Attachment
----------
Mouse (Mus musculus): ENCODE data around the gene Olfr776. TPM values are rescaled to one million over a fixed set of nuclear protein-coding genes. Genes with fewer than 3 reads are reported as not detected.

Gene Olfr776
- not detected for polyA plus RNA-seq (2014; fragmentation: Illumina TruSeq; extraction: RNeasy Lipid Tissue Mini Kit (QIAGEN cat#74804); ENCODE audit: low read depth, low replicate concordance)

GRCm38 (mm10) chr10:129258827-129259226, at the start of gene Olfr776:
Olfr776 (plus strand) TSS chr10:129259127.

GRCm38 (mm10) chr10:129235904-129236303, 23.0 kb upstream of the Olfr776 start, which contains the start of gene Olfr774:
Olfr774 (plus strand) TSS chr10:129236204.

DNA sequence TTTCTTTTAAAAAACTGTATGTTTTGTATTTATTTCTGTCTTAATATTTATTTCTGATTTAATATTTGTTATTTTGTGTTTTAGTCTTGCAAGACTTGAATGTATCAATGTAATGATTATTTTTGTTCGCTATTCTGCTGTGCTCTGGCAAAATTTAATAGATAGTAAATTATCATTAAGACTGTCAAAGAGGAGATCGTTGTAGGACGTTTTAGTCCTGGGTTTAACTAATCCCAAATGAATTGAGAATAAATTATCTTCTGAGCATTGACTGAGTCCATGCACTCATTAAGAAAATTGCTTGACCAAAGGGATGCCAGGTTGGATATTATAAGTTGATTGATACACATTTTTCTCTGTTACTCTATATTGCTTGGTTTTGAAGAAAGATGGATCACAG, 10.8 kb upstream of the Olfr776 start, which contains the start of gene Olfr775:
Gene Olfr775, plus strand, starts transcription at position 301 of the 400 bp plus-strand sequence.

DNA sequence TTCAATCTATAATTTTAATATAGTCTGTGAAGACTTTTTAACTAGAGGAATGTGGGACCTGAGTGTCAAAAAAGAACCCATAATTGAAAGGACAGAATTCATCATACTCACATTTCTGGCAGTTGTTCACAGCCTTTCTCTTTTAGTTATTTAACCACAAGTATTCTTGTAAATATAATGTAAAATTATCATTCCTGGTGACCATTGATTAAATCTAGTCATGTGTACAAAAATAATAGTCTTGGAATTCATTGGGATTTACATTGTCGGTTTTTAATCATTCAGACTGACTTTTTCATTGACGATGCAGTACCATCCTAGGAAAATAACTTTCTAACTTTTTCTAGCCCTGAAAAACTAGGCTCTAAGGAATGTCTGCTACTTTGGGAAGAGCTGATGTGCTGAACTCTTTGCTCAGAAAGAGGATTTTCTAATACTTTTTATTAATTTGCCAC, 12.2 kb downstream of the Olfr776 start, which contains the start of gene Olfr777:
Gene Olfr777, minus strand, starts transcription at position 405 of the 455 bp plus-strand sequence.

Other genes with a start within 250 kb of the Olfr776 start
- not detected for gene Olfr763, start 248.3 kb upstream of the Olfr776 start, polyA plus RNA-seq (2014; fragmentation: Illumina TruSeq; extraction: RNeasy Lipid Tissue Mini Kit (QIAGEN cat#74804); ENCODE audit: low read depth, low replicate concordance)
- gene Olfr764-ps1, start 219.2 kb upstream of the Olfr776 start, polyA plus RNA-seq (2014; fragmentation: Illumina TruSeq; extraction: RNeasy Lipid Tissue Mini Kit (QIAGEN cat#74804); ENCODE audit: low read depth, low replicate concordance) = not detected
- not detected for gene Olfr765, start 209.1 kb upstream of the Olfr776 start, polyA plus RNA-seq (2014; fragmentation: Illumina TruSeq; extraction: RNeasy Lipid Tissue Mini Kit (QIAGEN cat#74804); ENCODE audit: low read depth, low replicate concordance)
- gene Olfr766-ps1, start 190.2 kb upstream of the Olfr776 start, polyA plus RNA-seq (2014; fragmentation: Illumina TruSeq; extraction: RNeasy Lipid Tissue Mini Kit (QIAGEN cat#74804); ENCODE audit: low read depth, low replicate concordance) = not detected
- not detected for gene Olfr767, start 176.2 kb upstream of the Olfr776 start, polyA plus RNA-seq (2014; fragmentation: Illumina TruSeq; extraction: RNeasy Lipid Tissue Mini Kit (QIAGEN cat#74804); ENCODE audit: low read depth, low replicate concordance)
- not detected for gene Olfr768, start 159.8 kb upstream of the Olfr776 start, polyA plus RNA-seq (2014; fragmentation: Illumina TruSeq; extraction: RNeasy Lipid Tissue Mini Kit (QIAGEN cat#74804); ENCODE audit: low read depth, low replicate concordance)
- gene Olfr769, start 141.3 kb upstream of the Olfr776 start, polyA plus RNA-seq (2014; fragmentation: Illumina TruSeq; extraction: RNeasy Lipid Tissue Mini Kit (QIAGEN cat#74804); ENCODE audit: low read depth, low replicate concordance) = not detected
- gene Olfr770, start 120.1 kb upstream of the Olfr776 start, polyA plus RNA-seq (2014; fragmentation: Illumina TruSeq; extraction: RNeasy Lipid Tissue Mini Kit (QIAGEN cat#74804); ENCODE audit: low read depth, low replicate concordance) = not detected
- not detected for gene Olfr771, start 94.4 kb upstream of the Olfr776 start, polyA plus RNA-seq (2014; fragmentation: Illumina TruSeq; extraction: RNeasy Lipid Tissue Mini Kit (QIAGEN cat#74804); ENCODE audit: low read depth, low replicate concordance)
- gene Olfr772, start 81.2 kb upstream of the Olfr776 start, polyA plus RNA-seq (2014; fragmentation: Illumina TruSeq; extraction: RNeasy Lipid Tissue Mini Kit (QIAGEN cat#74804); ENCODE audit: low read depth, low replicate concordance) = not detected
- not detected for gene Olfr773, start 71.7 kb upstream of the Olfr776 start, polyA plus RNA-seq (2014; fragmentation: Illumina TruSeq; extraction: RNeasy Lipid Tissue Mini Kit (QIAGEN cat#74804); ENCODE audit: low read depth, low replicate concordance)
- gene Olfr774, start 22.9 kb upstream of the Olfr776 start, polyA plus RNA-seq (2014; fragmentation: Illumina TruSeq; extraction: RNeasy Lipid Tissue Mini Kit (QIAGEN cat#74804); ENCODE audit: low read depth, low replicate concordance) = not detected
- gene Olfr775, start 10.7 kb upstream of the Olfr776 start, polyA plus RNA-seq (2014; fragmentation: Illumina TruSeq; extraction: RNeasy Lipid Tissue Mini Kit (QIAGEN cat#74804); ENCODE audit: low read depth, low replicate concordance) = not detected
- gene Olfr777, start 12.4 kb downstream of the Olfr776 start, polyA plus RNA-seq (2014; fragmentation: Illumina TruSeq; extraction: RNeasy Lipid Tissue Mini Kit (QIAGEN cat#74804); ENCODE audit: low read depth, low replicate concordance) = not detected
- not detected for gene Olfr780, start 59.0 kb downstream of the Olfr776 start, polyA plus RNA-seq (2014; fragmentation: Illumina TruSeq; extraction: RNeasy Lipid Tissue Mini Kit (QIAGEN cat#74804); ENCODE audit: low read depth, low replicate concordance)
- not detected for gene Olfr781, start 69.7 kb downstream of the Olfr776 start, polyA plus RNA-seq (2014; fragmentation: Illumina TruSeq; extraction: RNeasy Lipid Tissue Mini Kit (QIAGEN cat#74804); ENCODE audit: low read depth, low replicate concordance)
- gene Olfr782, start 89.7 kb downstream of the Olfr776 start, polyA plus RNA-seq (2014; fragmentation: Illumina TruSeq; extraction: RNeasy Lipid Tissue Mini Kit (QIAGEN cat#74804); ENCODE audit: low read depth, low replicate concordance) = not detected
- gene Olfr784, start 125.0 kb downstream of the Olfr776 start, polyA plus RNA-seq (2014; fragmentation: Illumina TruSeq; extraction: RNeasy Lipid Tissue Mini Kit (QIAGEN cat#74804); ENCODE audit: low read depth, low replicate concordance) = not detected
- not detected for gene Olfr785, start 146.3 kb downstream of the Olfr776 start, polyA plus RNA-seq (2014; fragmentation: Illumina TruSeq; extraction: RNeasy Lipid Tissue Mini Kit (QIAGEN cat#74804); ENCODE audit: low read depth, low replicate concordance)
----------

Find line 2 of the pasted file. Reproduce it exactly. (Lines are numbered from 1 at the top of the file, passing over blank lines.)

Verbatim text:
Gene Olfr776